• The attorney or advocate must be of the opinion that you have “reasonable prospects” of success.  Not only is this a specific requirement of the Act, but no reputable lawyer will risk sacrificing substantial billable hours without a reasonable expectation of recovery down the line.

  • Your contingency fees agreement must be in writing and in a specified format, including an agreed definition of what will constitute success or partial success, and an agreement as to how disbursements will be handled. 

A word of caution

Don’t forget that if you lose your case, you may still be in for certain “direct expenses” and will certainly risk having to pay the opposing side’s legal costs – discuss this with your attorney before deciding what is best for you.






The October Websites: stressed? Relax for two minutes...


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Stress is good – up to a point.  See the “Stress Curve” and “How to Deal with Stress in Your Life in 6 Effective Ways Including Tapping into Your Mind” on MindRestart’s website at http://mindrestart.com/deal-stress-life-6-effective-ways-including-tapping-mind/.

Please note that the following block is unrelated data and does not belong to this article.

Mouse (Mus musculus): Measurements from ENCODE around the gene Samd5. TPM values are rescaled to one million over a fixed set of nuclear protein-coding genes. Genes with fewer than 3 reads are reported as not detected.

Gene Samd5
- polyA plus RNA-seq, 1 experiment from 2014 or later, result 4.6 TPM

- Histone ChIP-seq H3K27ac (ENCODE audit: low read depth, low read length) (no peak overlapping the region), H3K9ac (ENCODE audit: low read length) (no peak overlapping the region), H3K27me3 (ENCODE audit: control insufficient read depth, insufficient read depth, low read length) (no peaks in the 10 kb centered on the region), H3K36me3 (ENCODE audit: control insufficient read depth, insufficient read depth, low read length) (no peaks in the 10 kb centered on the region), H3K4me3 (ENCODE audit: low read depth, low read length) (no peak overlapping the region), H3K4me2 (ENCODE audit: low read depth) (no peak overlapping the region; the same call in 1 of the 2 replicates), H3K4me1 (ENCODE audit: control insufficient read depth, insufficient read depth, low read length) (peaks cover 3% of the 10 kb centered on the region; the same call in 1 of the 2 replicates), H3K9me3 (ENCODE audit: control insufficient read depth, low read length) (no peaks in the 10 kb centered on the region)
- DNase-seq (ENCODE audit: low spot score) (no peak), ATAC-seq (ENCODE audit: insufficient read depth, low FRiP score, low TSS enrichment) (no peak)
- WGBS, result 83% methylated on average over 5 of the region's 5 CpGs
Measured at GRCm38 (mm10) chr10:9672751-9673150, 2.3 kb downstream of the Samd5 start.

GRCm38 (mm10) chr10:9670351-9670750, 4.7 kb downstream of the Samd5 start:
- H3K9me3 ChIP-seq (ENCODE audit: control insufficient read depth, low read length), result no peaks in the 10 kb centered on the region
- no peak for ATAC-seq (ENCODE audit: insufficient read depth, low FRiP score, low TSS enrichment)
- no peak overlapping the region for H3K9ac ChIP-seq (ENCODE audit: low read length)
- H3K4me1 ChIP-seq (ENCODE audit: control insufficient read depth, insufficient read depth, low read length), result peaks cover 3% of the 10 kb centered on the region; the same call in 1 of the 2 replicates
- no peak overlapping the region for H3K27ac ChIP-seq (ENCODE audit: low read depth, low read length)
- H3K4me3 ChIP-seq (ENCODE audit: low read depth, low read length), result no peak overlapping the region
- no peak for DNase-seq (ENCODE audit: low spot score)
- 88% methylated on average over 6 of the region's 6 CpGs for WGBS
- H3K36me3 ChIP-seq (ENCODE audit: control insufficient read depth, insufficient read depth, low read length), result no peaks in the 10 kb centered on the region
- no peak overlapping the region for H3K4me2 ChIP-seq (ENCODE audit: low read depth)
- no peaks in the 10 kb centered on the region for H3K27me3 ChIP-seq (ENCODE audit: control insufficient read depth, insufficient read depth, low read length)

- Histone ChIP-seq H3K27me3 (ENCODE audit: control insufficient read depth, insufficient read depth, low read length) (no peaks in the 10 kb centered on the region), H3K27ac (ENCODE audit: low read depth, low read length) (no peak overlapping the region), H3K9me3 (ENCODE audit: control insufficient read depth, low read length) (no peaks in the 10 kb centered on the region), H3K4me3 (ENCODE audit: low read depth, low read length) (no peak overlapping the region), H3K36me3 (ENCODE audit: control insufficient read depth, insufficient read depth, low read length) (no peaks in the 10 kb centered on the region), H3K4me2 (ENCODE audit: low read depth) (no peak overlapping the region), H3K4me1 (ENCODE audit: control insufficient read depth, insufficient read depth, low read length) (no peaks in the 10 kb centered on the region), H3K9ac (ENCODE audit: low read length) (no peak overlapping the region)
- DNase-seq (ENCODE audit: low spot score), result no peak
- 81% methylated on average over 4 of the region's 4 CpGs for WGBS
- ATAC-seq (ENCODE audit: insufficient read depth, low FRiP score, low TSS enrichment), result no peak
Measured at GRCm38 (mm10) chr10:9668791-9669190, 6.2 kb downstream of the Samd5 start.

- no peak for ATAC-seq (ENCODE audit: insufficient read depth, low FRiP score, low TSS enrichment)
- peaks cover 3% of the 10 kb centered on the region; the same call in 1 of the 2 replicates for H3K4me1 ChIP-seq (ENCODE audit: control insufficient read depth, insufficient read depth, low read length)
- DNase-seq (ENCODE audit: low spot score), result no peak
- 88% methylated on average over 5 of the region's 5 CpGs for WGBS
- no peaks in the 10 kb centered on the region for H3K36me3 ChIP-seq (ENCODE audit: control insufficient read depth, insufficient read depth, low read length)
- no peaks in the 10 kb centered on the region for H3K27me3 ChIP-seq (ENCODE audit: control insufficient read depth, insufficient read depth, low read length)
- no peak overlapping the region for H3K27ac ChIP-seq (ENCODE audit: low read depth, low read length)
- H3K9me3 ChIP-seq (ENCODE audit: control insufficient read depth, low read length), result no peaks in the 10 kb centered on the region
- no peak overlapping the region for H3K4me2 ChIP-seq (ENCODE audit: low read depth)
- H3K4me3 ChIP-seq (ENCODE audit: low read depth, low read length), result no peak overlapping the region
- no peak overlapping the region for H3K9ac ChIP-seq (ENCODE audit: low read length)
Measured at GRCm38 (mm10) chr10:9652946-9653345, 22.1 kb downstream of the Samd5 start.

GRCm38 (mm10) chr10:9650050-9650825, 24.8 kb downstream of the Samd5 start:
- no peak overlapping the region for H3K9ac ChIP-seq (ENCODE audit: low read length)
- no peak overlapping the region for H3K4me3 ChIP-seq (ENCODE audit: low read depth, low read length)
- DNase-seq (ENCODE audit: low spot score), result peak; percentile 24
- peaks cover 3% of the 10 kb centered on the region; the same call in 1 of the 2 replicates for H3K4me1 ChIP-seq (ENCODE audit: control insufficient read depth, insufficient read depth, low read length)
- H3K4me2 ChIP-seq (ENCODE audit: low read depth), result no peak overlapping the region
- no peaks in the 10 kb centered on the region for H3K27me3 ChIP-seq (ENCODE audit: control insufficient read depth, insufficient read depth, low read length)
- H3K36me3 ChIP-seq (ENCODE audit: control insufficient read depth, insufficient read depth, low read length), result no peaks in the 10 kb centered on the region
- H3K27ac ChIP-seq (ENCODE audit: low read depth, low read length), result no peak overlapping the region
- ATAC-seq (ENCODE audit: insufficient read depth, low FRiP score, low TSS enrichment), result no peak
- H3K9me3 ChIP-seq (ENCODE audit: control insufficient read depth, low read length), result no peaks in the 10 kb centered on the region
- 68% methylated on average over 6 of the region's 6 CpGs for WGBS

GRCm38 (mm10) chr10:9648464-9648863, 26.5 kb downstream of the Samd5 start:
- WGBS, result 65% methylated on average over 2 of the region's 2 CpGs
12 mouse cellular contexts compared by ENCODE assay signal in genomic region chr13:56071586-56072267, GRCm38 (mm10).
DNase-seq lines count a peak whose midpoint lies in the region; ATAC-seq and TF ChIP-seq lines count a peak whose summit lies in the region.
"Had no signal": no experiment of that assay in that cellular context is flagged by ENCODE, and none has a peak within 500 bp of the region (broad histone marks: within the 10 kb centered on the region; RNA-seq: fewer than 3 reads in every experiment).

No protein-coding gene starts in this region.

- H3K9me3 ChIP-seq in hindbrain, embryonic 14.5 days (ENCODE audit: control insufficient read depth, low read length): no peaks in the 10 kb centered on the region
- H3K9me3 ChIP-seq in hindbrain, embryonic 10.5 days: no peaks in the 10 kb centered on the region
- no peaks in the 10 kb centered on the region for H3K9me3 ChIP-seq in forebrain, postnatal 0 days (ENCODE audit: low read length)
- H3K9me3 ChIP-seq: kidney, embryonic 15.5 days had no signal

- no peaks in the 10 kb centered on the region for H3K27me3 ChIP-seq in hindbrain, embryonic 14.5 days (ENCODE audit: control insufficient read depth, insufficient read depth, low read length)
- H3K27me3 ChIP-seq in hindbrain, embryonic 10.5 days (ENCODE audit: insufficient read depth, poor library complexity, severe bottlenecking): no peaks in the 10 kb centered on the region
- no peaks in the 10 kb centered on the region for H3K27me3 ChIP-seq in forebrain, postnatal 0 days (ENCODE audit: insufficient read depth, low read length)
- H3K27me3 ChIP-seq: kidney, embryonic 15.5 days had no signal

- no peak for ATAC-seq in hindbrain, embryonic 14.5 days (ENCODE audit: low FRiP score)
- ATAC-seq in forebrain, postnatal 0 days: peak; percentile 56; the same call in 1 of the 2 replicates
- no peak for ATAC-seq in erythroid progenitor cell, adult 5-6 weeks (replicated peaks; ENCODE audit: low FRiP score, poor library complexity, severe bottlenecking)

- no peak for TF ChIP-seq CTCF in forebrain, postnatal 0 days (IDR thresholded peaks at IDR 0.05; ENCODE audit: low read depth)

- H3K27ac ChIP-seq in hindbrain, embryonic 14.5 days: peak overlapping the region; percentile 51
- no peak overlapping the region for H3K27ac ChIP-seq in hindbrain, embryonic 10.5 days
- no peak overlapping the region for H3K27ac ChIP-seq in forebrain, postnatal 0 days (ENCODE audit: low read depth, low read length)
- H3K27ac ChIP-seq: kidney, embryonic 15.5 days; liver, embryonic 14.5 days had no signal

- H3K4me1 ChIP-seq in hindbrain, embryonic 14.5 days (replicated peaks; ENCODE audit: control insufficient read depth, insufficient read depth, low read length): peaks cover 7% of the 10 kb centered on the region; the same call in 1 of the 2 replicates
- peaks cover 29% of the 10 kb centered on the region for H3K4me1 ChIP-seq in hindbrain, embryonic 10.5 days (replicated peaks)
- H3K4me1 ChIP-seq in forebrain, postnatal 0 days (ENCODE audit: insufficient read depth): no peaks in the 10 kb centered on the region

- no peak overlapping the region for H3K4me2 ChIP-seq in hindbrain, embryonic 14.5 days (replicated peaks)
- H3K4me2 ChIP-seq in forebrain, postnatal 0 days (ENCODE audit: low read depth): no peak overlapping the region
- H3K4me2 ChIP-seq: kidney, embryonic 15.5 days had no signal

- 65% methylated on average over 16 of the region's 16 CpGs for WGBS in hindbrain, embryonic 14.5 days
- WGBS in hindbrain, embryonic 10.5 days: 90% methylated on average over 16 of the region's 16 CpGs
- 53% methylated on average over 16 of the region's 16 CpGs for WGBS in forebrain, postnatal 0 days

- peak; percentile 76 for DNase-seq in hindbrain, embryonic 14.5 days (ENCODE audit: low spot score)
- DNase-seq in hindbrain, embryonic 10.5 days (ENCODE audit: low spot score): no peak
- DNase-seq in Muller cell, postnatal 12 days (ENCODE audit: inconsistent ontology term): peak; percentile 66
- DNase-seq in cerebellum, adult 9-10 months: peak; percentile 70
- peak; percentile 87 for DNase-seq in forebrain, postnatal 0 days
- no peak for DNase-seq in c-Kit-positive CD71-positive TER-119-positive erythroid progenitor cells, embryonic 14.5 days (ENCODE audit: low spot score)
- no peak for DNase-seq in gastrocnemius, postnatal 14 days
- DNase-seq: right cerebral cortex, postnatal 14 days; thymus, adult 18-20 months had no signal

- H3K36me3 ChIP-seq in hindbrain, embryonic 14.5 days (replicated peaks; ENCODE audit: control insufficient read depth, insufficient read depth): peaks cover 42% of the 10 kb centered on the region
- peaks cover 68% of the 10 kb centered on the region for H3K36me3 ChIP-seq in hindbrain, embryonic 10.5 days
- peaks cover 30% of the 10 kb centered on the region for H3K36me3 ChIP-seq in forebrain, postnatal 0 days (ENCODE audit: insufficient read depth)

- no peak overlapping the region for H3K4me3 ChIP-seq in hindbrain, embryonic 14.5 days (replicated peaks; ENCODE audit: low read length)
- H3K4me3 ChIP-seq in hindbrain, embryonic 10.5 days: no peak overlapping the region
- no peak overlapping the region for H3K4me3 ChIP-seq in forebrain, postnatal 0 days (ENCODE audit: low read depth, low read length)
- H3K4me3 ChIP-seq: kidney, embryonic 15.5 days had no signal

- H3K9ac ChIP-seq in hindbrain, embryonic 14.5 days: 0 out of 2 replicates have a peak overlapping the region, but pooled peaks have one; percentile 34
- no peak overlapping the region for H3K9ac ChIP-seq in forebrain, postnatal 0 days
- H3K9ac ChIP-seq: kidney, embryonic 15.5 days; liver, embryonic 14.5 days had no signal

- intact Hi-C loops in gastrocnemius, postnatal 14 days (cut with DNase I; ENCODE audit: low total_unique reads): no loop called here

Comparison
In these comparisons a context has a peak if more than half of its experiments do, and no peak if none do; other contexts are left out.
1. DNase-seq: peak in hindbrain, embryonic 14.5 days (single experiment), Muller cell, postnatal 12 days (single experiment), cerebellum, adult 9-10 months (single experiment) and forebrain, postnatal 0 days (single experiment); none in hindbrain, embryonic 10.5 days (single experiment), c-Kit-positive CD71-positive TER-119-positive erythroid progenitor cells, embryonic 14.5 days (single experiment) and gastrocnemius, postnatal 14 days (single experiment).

For a quick fix – turn your sound on and go to “Do Nothing for 2 Minutes” at http://www.donothingfor2minutes.com/. 





Bonus Website: Rugby World Cup 2015 Digital Wallchart


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Here’s something else to help you relax (and hopefully celebrate!).  The Guardian has an in-running digital wallchart of the Rugby World Cup with fixtures, tables, pools, venues, teams and more on their website at http://www.theguardian.com/sport/ng-interactive/2015/sep/07/rugby-world-cup-2015-digital-wallchart.  Remember to compensate for British Summer Time which, until 25 October, is one hour ahead of our SA Standard Time.




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The information provided herein should not be used or relied on as professional advice. No liability can be accepted for any errors or omissions nor for any loss or damage arising from reliance upon any information herein. Always contact your professional adviser for specific and detailed advice.